What secrets about his art did Martin Kippenberger, who put the terrible in the enfant, and whom Roberta Smith dubbed “one of the most talented” of his generation, take with him to the grave? Kippenberger died prematurely of liver cancer at the young age of 44 in 1997. He was a rascal, “a clown” according to the Viennese gallerist Peter Pakesch, a king of the inside joke with a zeal for life as colorful and far-reaching as his oeuvre. His play on words in the elongated painting Upside Down And Turning Me from 1989 must be viewed, as Kippenberger would prefer, from a comedic standpoint.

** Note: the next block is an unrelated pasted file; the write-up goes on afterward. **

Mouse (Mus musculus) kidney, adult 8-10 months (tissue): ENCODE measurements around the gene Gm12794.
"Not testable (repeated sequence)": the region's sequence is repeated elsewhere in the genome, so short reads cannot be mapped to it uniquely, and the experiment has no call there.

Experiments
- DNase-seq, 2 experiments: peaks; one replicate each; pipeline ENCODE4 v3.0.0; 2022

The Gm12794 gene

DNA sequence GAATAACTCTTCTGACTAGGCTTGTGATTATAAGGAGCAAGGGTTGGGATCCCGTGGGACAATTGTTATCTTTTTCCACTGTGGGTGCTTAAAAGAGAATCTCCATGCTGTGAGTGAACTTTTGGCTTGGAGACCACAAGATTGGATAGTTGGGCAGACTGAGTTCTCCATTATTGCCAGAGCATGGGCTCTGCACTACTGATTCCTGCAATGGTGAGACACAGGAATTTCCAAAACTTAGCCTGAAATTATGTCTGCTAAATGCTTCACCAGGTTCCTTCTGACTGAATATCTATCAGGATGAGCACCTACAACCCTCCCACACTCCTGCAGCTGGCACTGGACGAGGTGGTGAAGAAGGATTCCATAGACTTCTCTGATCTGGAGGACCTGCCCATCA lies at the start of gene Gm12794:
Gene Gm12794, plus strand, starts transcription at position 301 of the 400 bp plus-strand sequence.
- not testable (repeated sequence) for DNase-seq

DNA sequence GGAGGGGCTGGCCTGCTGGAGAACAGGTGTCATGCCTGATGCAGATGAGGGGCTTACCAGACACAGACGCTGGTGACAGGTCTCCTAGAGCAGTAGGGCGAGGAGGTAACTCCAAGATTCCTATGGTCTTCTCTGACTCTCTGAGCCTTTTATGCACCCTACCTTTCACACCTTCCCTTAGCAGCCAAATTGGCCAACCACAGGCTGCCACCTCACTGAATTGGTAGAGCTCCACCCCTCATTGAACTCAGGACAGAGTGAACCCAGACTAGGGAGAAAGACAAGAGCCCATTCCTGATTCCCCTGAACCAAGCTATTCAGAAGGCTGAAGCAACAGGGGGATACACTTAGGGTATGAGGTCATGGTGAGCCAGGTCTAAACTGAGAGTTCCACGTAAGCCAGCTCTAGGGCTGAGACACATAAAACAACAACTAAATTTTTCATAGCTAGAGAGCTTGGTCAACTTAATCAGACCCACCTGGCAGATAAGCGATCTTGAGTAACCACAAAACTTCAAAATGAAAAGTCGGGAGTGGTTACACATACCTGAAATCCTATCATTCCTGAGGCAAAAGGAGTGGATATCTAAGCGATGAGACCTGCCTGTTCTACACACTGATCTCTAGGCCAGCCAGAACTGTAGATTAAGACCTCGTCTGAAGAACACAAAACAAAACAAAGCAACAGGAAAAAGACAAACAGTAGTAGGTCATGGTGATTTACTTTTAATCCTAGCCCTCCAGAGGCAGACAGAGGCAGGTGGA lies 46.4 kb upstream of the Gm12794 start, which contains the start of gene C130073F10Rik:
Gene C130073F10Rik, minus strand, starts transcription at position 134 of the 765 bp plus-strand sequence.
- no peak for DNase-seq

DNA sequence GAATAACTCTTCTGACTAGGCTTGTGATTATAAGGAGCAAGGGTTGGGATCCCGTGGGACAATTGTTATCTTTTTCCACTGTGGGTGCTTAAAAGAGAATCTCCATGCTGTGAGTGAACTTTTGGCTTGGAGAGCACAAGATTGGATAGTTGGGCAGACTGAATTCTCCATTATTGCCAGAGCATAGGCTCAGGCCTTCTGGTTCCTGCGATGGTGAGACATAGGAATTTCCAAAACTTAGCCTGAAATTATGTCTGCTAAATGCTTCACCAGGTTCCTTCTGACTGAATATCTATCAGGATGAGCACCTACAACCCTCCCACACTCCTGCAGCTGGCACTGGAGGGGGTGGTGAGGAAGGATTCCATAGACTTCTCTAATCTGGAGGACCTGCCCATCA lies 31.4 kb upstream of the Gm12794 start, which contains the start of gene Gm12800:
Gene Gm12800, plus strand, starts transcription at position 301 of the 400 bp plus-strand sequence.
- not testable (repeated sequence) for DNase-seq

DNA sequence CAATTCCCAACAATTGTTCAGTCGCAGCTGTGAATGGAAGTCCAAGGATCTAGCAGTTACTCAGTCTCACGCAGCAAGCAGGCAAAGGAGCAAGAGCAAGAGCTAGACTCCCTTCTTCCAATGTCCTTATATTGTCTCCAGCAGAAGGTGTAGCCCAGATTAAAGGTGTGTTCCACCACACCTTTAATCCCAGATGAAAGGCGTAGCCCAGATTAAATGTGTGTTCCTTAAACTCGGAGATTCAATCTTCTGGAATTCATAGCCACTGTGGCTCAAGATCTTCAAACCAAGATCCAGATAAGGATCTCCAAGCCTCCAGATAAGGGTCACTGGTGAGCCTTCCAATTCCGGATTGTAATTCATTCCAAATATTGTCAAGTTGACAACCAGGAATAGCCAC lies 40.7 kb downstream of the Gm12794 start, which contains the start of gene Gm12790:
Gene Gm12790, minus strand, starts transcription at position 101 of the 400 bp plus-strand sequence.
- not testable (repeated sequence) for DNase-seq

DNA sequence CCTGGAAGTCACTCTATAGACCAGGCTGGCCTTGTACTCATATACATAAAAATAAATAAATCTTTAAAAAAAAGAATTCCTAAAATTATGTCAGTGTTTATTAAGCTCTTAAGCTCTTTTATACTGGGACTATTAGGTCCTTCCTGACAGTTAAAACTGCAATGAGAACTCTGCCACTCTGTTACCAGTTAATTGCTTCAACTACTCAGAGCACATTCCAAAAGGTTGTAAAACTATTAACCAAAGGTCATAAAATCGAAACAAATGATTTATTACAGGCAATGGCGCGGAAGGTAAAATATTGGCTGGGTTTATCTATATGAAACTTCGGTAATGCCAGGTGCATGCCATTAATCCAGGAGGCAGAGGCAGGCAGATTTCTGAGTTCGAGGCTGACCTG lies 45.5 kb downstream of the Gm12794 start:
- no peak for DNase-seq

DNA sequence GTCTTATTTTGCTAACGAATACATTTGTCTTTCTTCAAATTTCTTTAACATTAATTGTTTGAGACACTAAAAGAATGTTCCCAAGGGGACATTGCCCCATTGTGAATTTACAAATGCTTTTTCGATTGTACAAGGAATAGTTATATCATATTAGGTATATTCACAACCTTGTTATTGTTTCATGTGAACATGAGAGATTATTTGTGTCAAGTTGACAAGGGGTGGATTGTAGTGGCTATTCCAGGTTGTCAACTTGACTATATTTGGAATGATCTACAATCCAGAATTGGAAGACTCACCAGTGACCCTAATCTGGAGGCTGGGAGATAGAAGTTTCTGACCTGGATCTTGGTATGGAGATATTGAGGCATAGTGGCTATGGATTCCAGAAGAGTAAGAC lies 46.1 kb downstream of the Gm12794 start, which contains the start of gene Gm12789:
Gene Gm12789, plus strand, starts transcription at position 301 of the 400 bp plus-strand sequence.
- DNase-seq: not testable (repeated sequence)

Painted on a panel that looks as if it were torn off the top of a makeshift coffin, the work brings to mind the time-worn idiom, turn in one’s grave, or rolling in one’s grave. Was death on his mind after a night out of heavy drinking the way he often thought about painting’s demise and the heavy burden he felt to create something original and authentic? Was he putting his early request in to be buried face down? His use of the highly toxic lead element in its creation only furthers the death-pun hypothesis. The lead conveying life’s dead weight. Or life’s heaviness. We are left to conjecture only. But this much is certain: Kippenberger saw the writing on the wall. And it ended way too soon. — de la Haba